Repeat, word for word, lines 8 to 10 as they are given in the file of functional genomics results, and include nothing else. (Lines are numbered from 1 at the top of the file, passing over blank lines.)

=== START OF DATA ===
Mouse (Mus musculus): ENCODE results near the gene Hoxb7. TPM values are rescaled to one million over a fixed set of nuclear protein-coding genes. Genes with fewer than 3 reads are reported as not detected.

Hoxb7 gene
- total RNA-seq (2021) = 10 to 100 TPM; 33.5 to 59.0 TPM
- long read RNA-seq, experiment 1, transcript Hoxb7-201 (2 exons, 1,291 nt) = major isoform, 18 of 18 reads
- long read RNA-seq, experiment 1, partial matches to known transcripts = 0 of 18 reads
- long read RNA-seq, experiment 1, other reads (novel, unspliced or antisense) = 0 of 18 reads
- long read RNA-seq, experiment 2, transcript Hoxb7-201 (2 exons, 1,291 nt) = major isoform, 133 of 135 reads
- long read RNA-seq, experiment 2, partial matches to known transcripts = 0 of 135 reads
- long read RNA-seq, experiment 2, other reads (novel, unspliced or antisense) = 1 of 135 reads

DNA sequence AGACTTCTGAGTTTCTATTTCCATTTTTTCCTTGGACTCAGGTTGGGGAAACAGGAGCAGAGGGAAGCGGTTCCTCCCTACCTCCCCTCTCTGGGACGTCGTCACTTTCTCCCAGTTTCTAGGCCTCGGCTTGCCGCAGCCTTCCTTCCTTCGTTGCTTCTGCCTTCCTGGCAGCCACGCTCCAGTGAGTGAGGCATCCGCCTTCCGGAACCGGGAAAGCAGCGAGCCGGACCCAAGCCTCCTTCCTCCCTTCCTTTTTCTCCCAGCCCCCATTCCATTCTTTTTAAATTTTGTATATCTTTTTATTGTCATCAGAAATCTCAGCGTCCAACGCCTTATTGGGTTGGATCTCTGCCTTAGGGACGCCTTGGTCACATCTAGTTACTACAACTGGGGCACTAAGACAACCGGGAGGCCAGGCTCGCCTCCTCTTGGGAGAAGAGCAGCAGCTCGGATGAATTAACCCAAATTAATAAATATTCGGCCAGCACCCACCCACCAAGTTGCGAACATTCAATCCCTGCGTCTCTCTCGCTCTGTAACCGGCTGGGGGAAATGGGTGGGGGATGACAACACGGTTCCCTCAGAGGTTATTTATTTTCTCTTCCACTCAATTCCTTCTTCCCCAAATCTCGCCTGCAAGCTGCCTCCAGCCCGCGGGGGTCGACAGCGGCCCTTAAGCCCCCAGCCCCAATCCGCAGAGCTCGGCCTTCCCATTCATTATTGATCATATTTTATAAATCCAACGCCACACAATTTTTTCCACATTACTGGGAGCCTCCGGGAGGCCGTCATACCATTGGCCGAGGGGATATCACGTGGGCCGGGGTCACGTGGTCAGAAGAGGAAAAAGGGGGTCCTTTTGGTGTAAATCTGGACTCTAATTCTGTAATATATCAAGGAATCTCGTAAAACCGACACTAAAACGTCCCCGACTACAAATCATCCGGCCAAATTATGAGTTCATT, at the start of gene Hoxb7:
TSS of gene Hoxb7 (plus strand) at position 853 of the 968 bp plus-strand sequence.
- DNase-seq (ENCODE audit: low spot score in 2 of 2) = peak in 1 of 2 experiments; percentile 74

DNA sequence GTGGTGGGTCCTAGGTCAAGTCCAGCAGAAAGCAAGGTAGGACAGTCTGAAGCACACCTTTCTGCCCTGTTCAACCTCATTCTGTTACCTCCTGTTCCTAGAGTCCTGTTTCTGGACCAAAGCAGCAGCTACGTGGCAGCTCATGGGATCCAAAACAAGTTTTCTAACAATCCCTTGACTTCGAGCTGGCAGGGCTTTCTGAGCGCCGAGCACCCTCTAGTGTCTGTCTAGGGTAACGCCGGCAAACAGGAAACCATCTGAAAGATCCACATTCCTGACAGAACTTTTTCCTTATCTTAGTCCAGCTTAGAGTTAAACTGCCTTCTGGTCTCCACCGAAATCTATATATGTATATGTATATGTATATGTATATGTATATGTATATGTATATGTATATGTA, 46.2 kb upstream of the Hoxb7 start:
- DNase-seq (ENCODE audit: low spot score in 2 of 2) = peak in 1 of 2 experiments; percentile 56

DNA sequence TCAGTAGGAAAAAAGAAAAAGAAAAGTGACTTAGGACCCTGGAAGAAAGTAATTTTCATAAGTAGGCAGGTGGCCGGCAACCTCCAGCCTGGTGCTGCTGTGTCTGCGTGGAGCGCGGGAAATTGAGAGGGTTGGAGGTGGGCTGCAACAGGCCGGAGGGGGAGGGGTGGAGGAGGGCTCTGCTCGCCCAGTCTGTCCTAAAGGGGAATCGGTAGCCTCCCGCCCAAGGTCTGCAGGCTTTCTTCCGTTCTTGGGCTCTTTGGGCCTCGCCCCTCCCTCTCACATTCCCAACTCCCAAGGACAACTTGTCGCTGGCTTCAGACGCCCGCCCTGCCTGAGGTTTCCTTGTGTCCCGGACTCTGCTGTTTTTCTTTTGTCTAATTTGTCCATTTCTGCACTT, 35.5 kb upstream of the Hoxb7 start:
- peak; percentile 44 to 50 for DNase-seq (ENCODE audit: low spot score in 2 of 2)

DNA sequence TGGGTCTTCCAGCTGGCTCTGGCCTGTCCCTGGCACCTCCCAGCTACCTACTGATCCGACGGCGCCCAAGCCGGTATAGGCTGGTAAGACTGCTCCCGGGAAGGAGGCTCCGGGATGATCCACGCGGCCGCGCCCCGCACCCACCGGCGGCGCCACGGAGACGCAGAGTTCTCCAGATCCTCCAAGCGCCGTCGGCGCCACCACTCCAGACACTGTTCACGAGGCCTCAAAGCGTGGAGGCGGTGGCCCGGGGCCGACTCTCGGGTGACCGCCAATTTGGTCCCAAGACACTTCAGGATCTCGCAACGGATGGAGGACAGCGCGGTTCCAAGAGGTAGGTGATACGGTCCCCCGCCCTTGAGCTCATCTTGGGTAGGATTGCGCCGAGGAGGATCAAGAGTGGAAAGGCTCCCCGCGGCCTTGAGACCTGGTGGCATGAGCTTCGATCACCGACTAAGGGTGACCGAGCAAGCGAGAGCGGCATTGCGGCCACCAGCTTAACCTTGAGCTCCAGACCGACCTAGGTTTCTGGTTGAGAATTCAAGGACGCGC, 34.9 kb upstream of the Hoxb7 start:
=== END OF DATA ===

- long read RNA-seq, experiment 2, partial matches to known transcripts = 0 of 135 reads
- long read RNA-seq, experiment 2, other reads (novel, unspliced or antisense) = 1 of 135 reads

DNA sequence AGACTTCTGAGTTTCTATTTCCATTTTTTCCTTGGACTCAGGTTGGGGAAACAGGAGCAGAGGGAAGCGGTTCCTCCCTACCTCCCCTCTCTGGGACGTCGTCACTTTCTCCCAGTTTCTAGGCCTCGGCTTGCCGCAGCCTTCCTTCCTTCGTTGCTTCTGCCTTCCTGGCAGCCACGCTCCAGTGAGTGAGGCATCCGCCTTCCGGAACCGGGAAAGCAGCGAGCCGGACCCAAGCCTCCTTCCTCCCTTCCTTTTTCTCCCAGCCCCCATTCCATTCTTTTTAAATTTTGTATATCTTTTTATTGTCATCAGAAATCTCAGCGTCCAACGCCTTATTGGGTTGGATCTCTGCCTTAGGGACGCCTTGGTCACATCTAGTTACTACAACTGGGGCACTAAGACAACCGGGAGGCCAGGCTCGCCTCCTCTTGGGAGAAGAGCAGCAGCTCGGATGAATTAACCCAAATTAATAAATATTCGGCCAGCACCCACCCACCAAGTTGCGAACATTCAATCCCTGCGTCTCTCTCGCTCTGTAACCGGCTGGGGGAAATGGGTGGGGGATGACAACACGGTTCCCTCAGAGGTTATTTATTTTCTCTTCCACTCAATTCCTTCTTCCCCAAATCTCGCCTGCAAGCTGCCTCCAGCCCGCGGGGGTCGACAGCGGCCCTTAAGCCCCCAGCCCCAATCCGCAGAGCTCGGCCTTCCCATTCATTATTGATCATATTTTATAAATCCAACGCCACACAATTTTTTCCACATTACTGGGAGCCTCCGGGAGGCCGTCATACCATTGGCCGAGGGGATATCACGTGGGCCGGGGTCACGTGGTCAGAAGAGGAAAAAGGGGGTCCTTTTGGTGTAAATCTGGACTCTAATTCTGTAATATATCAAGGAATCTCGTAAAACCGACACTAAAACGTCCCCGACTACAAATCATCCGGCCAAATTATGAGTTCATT, at the start of gene Hoxb7: